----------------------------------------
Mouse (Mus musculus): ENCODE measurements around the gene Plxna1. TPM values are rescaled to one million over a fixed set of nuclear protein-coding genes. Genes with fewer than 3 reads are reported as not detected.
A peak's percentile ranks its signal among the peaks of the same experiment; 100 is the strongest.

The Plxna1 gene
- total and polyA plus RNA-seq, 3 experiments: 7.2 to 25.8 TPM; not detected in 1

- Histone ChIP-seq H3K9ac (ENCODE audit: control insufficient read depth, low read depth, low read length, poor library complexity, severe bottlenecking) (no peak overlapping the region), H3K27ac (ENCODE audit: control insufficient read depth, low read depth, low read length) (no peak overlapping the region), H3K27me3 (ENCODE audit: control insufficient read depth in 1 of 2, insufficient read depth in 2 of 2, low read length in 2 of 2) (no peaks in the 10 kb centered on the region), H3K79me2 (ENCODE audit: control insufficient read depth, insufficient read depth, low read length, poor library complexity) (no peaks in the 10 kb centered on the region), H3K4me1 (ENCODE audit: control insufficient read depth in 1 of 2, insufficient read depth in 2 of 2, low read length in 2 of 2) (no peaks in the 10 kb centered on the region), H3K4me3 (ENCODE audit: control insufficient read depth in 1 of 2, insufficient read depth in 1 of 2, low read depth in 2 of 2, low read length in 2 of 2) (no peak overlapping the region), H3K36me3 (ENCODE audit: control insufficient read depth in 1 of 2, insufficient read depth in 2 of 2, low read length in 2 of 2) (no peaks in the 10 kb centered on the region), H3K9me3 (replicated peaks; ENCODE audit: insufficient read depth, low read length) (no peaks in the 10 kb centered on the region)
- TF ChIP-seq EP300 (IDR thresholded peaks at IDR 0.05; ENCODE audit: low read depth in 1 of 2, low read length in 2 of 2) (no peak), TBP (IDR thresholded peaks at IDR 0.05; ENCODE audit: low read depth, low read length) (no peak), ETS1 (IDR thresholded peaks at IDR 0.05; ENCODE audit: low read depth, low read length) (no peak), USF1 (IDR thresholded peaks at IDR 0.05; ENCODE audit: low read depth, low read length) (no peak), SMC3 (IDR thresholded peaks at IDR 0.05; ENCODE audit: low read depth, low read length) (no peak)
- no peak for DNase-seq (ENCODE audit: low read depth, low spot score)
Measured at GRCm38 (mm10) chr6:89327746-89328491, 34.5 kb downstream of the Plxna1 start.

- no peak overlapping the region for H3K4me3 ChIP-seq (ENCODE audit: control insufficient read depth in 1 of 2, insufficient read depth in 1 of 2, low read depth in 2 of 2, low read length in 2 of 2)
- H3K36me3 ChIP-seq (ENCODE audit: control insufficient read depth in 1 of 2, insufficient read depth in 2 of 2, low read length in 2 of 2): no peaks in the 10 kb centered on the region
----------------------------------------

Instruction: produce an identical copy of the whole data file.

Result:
Mouse (Mus musculus): ENCODE measurements around the gene Plxna1. TPM values are rescaled to one million over a fixed set of nuclear protein-coding genes. Genes with fewer than 3 reads are reported as not detected.
A peak's percentile ranks its signal among the peaks of the same experiment; 100 is the strongest.

The Plxna1 gene
- total and polyA plus RNA-seq, 3 experiments: 7.2 to 25.8 TPM; not detected in 1

- Histone ChIP-seq H3K9ac (ENCODE audit: control insufficient read depth, low read depth, low read length, poor library complexity, severe bottlenecking) (no peak overlapping the region), H3K27ac (ENCODE audit: control insufficient read depth, low read depth, low read length) (no peak overlapping the region), H3K27me3 (ENCODE audit: control insufficient read depth in 1 of 2, insufficient read depth in 2 of 2, low read length in 2 of 2) (no peaks in the 10 kb centered on the region), H3K79me2 (ENCODE audit: control insufficient read depth, insufficient read depth, low read length, poor library complexity) (no peaks in the 10 kb centered on the region), H3K4me1 (ENCODE audit: control insufficient read depth in 1 of 2, insufficient read depth in 2 of 2, low read length in 2 of 2) (no peaks in the 10 kb centered on the region), H3K4me3 (ENCODE audit: control insufficient read depth in 1 of 2, insufficient read depth in 1 of 2, low read depth in 2 of 2, low read length in 2 of 2) (no peak overlapping the region), H3K36me3 (ENCODE audit: control insufficient read depth in 1 of 2, insufficient read depth in 2 of 2, low read length in 2 of 2) (no peaks in the 10 kb centered on the region), H3K9me3 (replicated peaks; ENCODE audit: insufficient read depth, low read length) (no peaks in the 10 kb centered on the region)
- TF ChIP-seq EP300 (IDR thresholded peaks at IDR 0.05; ENCODE audit: low read depth in 1 of 2, low read length in 2 of 2) (no peak), TBP (IDR thresholded peaks at IDR 0.05; ENCODE audit: low read depth, low read length) (no peak), ETS1 (IDR thresholded peaks at IDR 0.05; ENCODE audit: low read depth, low read length) (no peak), USF1 (IDR thresholded peaks at IDR 0.05; ENCODE audit: low read depth, low read length) (no peak), SMC3 (IDR thresholded peaks at IDR 0.05; ENCODE audit: low read depth, low read length) (no peak)
- no peak for DNase-seq (ENCODE audit: low read depth, low spot score)
Measured at GRCm38 (mm10) chr6:89327746-89328491, 34.5 kb downstream of the Plxna1 start.

- no peak overlapping the region for H3K4me3 ChIP-seq (ENCODE audit: control insufficient read depth in 1 of 2, insufficient read depth in 1 of 2, low read depth in 2 of 2, low read length in 2 of 2)
- H3K36me3 ChIP-seq (ENCODE audit: control insufficient read depth in 1 of 2, insufficient read depth in 2 of 2, low read length in 2 of 2): no peaks in the 10 kb centered on the region